Addicts desperately waiting for a lifesaver
She sat there — poised, bright-eyed, and polished — in a gilded room in Washington with US senators, a top White House official, a surgeon, medical officers, and the nation’s preeminent experts on a cruel scourge now sweeping the nation.
You could be forgiven if you thought, as Sherri Harrison’s turn to speak arrived, that she would introduce herself as a distinguished professor from some Ivy League think tank.
Instead, this is what she said: “I didn’t have much of a life to lose. I was an addict.’’
The opiate abuse epidemic is leaking poisonously into every corner of our society. Harrison’s harrowing story is typical in many respects. What makes her remarkable is the escape route she found — the narrow treatment ladder she climbed to rescue herself from heroin hell.
Now 31, she was born in Springfield. Raised in a family in which both parents and many relatives were addicts or alcoholics, she was on her own by age 16. She dropped out of Somerville High School in her senior year.
“I didn’t feel like I had people who cared about me,’’ she told me. “I had nothing.’’
And then, even that was gone. She tended bar. She waitressed. Mostly she was a drug addict. Four weeks into her first pregnancy in 2009 and desperate to stay clean, she found salvation at a fifth-floor clinic at Boston Medical Center.
There, amid blond wood paneling and gleaming tile floors, a team of clinicians carefully dispensed a prescription drug that addicts around Greater Boston are, quite literally, dying to get their hands on.
It’s called buprenorphine. And it is a treatment drug not without controversy. Known colloquially as bupe, it controls cravings and softens symptoms of withdrawal. It is considered less socially stigmatizing than methadone, because it can be prescribed in a doctor’s office, not a free-standing clinic.
Some rogue doctors have overprescribed it, helping to feed a bupe black market.
But this is war. And Colleen LaBelle, director of opioid treatment at BMC, says its benefits far outstrip its risks. LaBelle, a registered nurse, says it’s indefensible and outrageous that just 4 percent of the 625,000 physicians in the United States eligible to prescribe this drug have received the federal certification required to do so.
“We have this amazing tool, and we’re underutilizing it,’’ she said at the Albany Street clinic where more than 100 patients are seen weekly and a growing list of addicts wait for a drug prescribed only after careful assessment, screening, and close counseling.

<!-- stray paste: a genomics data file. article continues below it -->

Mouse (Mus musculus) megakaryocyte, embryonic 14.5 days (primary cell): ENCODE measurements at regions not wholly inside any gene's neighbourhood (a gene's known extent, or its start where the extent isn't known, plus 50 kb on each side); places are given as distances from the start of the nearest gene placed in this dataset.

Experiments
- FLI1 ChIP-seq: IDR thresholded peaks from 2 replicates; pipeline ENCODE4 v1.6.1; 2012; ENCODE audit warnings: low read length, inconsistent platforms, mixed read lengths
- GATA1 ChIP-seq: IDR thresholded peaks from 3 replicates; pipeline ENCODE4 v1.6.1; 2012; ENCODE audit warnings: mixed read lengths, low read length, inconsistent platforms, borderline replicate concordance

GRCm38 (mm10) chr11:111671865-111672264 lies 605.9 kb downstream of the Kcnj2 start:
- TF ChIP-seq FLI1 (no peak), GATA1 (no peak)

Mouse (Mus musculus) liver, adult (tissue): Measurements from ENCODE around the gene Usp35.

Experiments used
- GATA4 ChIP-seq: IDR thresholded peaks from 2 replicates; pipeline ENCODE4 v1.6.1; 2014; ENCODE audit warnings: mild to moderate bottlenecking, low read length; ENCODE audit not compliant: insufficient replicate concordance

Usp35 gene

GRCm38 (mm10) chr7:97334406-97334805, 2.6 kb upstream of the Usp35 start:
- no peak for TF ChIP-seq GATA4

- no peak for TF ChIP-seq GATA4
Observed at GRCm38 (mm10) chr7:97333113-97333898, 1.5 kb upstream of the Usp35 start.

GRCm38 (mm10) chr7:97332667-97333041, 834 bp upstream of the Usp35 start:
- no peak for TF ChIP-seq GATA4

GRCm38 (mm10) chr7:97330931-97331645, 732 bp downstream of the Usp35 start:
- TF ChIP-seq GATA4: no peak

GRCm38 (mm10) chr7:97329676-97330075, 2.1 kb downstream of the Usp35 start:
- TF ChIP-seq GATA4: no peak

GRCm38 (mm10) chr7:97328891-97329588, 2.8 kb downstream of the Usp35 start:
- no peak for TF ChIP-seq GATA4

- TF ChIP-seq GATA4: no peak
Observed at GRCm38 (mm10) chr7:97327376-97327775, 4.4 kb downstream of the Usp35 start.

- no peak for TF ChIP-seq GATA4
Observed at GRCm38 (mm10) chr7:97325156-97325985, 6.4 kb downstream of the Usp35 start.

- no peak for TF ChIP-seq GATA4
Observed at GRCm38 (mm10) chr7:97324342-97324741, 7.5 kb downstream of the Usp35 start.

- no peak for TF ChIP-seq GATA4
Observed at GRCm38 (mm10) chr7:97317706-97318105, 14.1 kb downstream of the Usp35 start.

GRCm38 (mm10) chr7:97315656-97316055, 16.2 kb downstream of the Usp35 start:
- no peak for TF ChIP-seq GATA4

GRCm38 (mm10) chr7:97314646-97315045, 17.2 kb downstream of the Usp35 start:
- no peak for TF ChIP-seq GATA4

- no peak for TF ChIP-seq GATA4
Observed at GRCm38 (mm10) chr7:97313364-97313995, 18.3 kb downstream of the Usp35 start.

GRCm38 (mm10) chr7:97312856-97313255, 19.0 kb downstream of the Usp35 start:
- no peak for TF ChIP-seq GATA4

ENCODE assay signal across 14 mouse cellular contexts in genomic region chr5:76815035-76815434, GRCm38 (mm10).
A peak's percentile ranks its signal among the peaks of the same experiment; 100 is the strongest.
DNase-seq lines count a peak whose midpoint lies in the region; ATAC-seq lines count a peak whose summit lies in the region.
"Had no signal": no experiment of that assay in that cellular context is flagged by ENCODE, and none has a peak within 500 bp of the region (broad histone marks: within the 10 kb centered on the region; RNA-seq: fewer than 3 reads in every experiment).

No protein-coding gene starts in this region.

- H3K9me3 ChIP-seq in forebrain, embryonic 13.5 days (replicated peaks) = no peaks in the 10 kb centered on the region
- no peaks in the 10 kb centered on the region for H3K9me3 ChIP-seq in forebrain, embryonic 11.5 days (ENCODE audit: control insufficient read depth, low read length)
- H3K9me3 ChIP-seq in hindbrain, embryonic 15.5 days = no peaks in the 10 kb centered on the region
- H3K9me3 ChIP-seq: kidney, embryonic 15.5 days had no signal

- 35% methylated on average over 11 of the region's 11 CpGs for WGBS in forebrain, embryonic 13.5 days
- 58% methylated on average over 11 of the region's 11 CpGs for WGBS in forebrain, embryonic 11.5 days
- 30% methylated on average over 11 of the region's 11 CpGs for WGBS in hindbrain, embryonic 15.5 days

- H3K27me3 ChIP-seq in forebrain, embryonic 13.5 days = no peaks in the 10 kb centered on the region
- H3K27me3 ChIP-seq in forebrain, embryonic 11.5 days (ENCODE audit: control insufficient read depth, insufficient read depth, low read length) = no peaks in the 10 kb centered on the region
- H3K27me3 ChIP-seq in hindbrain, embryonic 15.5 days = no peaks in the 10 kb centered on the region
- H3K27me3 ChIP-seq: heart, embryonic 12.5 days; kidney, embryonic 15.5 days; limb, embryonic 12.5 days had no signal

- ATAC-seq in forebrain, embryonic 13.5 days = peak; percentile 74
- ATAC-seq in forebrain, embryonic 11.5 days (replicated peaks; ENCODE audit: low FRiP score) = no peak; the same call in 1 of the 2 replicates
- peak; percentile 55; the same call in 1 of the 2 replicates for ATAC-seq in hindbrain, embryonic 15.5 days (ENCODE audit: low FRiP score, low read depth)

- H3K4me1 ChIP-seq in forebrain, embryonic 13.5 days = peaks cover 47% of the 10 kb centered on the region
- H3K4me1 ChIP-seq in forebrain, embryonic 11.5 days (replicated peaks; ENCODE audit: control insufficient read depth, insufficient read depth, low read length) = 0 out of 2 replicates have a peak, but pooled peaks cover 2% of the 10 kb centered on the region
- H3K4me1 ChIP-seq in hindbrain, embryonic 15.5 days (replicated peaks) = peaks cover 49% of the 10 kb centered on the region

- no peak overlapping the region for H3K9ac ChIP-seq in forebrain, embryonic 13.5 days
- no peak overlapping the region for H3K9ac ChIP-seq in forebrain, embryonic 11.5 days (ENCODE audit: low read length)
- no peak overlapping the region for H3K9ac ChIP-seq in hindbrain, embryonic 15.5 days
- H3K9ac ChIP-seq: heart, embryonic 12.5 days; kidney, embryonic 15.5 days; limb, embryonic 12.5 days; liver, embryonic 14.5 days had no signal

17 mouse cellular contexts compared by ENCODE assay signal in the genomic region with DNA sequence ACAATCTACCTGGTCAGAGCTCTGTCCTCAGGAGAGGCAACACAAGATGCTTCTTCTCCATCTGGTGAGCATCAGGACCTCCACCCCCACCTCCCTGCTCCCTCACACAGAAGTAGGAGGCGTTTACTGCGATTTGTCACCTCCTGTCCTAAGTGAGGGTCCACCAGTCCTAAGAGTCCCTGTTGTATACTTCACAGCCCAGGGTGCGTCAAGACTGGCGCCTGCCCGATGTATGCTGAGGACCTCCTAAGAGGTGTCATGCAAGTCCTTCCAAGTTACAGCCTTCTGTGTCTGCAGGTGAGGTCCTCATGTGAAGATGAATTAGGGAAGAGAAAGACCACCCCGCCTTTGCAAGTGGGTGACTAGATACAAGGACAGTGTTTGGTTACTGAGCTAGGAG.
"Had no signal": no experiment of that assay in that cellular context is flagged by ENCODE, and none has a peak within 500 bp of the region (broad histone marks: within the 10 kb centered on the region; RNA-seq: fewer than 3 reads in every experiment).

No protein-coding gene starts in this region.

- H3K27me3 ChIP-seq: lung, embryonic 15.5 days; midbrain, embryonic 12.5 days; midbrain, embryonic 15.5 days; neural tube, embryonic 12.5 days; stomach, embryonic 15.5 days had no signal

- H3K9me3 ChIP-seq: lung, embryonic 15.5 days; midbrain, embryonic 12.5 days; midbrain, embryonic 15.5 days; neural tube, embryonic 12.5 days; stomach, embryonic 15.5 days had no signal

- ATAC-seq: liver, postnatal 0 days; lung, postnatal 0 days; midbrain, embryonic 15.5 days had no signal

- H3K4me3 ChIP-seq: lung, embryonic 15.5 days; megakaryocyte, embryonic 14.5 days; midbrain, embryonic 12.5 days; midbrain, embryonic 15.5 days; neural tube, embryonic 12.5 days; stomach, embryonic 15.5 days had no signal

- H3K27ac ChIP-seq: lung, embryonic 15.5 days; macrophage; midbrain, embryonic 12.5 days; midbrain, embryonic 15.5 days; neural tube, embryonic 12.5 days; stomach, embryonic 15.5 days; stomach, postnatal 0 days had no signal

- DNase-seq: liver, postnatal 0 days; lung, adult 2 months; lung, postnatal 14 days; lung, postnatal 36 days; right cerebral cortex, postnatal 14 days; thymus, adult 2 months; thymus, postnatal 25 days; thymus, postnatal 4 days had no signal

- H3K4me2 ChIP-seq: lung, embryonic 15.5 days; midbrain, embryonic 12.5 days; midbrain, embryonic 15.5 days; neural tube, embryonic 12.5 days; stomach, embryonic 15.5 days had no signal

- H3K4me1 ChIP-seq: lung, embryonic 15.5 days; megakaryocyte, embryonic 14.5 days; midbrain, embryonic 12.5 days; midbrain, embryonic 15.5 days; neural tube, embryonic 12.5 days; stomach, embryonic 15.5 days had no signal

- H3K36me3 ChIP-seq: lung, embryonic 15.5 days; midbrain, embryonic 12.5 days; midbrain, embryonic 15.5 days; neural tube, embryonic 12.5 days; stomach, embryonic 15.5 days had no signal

LaBelle introduced Harrison at the June forum in Washington, telling a story she repeated for me at the clinic this week. A young Brockton woman, desperate for help, lingered on the BMC waiting list. Five months pregnant, she resisted treatment at a methadone treatment because of the accompanying stigma.
“Her mother found her dead on her bed,’’ Labelle said. “She looked like the cheerleader next door. And she died on the waiting list.’’
Some 2.5 million Americans are addicted to opioids. Buprenorphine is a powerful arrow in the clinicians’ quiver. Many specialists say it’s being squandered.
Like LaBelle, Dr. Sandra Looby-Gordon, an addiction specialist and Harrison’s primary care doc at BMC, knows the drug is not perfect, but she has seen first-hand its life-changing effects.
“Sometimes these patients need a couple of chances before they’re ready,’’ she said. “And then, all of a sudden, it clicks. The cravings are down, and they’re able to stay clean.’’
It’s an epidemic. The numbers are staggering. If this drug succeeds even half the time, it’s worth a try, these people in the trenches compellingly argue. No one should have to wait for this crucial care.
Yet the waiting list at BMC is growing again. People are desperate for the salvation that Harrison found.
“It’s not just the drug,’’ she said, noting the importance of counseling. “But it works. You can stay clean.’’
She found the ladder. And then climbed out of heroin’s hell.
Thomas Farragher is a Globe columnist. He can be reached at firstname.lastname@example.org.